As the nation remains preoccupied with the war against terrorism, President Bush has been carrying out a less visible assault on another front: our national forests. Most of the attacks over the last year have been below the radar — in arcane rules, stealth riders and misnamed legislation. In this many-fronted assault, big timber is the winner.
guise of buzzwords such as forest health, catastrophic-wildfire
prevention and streamlining, the administration’s initiatives
transform forest policy in ways that are staggering in their scope
as well as in their implications for democracy.
changes revamp laws fundamental to sound forest management,
including the National Forest Management Act, the Appeals Reform
Act and the National Environmental Policy Act. Their cumulative
effect is to undermine or eliminate open decision-making, agency
accountability, resource protection and recourse in the courts. Add
to the mix a congressional rider that allows the agency to pay for
restoration work with the logging of large trees, as well as the
Healthy Forests Restoration Act that Congress stands poised to
pass, and a revolution has occurred.
It began in December
2002, when the administration proposed a forest-planning regulation
that renders public involvement virtually meaningless. The rule
ignores scientific involvement, eliminates fish and wildlife
protection, and fails to protect roadless areas. It skews the
planning process to favor logging, mining and off-road vehicle use.
It renders plan standards more discretionary, further reducing
agency accountability. Most shocking, the final rule, due out
imminently, exempts forest plans from environmental analysis and
eliminates the opportunity for the public to appeal the final plan.
The Forest Service assured critics that it would
undertake in-depth environmental studies when specific logging
projects were proposed. Not so.
In June 2003, the
administration abolished environmental review of logging done in
the name of "hazardous fuels reduction" on up to 1,000 acres of
land, as well as post-fire rehabilitation projects on up to 4,200
acres. One month later, the administration carved out more
loopholes for National Environmental Policy Act exemptions for
commercial logging, by setting acreage limits of 70 acres for
timber sales and 250 acres for salvage sales.
projects have few, if any, meaningful constraints. For example, the
projects must be "consistent" with local forest plans. Yet, under
the soon-to-be final planning regulations, forest plans can be
amended simply by changing the plan on an interim basis with no
Under the banner of hazardous fuels
reductions, large-scale, intensive commercial logging projects may
take place virtually anywhere in our forests, regardless of forest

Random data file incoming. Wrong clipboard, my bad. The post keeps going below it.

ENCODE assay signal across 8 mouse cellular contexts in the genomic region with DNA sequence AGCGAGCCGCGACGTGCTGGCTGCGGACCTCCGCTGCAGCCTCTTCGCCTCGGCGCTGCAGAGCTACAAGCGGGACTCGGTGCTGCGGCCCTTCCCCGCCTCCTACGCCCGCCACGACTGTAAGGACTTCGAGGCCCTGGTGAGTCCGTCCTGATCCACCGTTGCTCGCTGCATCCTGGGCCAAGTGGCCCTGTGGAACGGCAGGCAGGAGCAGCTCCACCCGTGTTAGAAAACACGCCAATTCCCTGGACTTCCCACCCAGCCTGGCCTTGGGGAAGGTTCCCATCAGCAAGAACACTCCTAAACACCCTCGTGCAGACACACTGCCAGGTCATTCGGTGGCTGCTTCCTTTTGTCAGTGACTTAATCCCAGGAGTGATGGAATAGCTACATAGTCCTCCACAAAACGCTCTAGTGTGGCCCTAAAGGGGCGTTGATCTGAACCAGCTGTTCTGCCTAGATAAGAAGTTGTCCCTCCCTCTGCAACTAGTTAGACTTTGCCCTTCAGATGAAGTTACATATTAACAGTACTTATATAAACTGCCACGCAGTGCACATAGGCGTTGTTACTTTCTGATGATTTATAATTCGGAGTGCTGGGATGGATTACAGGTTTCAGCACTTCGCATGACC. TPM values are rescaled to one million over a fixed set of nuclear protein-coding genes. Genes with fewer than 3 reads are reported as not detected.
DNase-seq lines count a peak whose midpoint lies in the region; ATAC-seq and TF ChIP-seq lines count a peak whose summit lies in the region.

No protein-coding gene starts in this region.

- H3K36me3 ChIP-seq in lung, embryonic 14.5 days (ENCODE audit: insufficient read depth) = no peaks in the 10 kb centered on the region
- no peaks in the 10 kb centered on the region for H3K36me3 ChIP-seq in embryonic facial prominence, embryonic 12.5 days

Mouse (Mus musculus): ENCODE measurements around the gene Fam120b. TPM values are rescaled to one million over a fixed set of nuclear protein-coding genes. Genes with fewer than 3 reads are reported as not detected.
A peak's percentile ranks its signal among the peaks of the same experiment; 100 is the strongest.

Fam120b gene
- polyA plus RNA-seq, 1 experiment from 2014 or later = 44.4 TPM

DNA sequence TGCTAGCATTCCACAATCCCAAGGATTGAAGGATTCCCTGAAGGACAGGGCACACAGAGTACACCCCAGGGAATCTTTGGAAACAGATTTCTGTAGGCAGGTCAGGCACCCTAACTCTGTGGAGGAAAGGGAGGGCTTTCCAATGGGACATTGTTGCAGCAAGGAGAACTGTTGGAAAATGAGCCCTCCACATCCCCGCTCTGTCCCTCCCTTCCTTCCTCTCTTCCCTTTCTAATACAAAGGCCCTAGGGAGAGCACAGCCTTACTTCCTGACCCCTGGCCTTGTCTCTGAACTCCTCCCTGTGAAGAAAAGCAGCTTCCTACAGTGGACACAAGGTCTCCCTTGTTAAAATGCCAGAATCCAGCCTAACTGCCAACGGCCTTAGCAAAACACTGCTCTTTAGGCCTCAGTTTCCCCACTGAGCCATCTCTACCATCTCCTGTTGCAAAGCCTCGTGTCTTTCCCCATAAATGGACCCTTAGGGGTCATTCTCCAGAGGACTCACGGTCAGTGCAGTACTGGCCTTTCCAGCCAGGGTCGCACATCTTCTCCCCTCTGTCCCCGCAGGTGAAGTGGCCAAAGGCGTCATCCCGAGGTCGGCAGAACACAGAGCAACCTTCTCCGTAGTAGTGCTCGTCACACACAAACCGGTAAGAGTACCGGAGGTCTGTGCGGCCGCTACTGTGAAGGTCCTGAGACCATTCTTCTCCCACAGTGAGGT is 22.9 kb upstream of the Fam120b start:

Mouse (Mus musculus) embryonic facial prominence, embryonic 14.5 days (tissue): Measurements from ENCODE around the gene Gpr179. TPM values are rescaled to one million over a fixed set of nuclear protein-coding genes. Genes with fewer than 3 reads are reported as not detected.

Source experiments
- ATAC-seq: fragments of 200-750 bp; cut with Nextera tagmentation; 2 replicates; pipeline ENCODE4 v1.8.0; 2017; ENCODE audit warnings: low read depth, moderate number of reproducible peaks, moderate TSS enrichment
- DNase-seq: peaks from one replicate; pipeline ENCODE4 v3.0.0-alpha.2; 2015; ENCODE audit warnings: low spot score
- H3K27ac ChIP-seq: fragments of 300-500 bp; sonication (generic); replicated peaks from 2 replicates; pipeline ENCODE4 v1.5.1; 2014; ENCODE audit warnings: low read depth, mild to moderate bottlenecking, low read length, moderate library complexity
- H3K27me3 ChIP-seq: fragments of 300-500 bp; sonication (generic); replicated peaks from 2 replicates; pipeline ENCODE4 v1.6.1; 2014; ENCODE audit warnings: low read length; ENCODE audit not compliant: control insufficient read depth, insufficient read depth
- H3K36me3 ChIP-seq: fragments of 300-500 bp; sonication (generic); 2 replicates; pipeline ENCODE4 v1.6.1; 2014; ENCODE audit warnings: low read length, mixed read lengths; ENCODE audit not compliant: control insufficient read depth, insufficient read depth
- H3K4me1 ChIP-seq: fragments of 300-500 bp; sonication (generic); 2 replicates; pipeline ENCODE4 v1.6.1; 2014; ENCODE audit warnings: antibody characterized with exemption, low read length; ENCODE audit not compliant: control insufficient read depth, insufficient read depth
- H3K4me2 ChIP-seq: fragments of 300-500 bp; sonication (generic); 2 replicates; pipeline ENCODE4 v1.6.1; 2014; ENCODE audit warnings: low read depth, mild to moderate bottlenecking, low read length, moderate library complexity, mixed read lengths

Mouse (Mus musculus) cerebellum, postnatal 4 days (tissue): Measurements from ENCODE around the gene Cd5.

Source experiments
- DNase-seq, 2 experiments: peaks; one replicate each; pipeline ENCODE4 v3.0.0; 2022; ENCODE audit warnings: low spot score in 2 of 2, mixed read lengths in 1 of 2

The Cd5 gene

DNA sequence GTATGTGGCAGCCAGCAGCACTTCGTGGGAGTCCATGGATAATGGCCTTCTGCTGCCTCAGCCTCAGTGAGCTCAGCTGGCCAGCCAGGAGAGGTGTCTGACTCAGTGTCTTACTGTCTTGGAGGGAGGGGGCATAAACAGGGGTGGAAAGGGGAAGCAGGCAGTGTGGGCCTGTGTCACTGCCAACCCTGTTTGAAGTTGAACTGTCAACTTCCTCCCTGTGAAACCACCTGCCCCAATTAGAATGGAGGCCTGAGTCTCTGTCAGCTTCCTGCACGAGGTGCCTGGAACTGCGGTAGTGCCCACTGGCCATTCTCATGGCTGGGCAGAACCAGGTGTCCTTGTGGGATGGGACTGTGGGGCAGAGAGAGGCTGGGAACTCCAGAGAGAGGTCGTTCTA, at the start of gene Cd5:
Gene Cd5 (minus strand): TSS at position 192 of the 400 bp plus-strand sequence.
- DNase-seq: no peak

type or tree size. In effect, these changes allow logging and
associated road building with no environmental analysis, no appeals
and limited public involvement.
Equally sweeping are
changes to the Appeals Reform Act. In 1992, Congress gave citizens
a statutory right of appeal after the Forest Service tried to
eliminate appeals on timber sales. Although billed as part of the
"Healthy Forests Initiative," changes to these regulations
significantly curtail rights to appeal a broad range of timber
sales and land management decisions — not just those
pertaining to fire risk. These changes remove the requirement that
projects stop during an appeal — making appeals meaningless.
The changes also give the agency broad discretion to consider only
public comments it considers "substantive." Finally, merely by
having the Agriculture secretary sign decision documents, the
changes also allow the agency to evade the appeals process
Congress is also pushing citizens out of the
picture. If the Healthy Forests Restoration Act compromise passed
by the Senate becomes law, it will reduce environmental review on
logging projects not already given a wholesale exemption, create a
new appeals process likely more narrow than even the amended one,
and severely restrict opportunities for public involvement or for
courts to review the legality of logging projects almost anywhere
on our publicly owned forests, including roadless areas and old
growth. If bug and disease control are the purported reasons for
logging, projects up to 1,000 acres will bypass all environmental
review and appeals.
With millions of dollars authorized
in the act for any hazardous-fuels project on public lands, logging
without laws can proceed throughout the backcountry.
synergistic effects of these radical rollbacks are breathtaking. I
predict that the assault will only foment more controversy and
stimulate more distrust of the Forest Service for years to
Rep. Tom Udall, D-New Mexico, has been a member of
the House Committee on Resources since 1999, assigned to the
Subcommittee on Forests and Forest Health.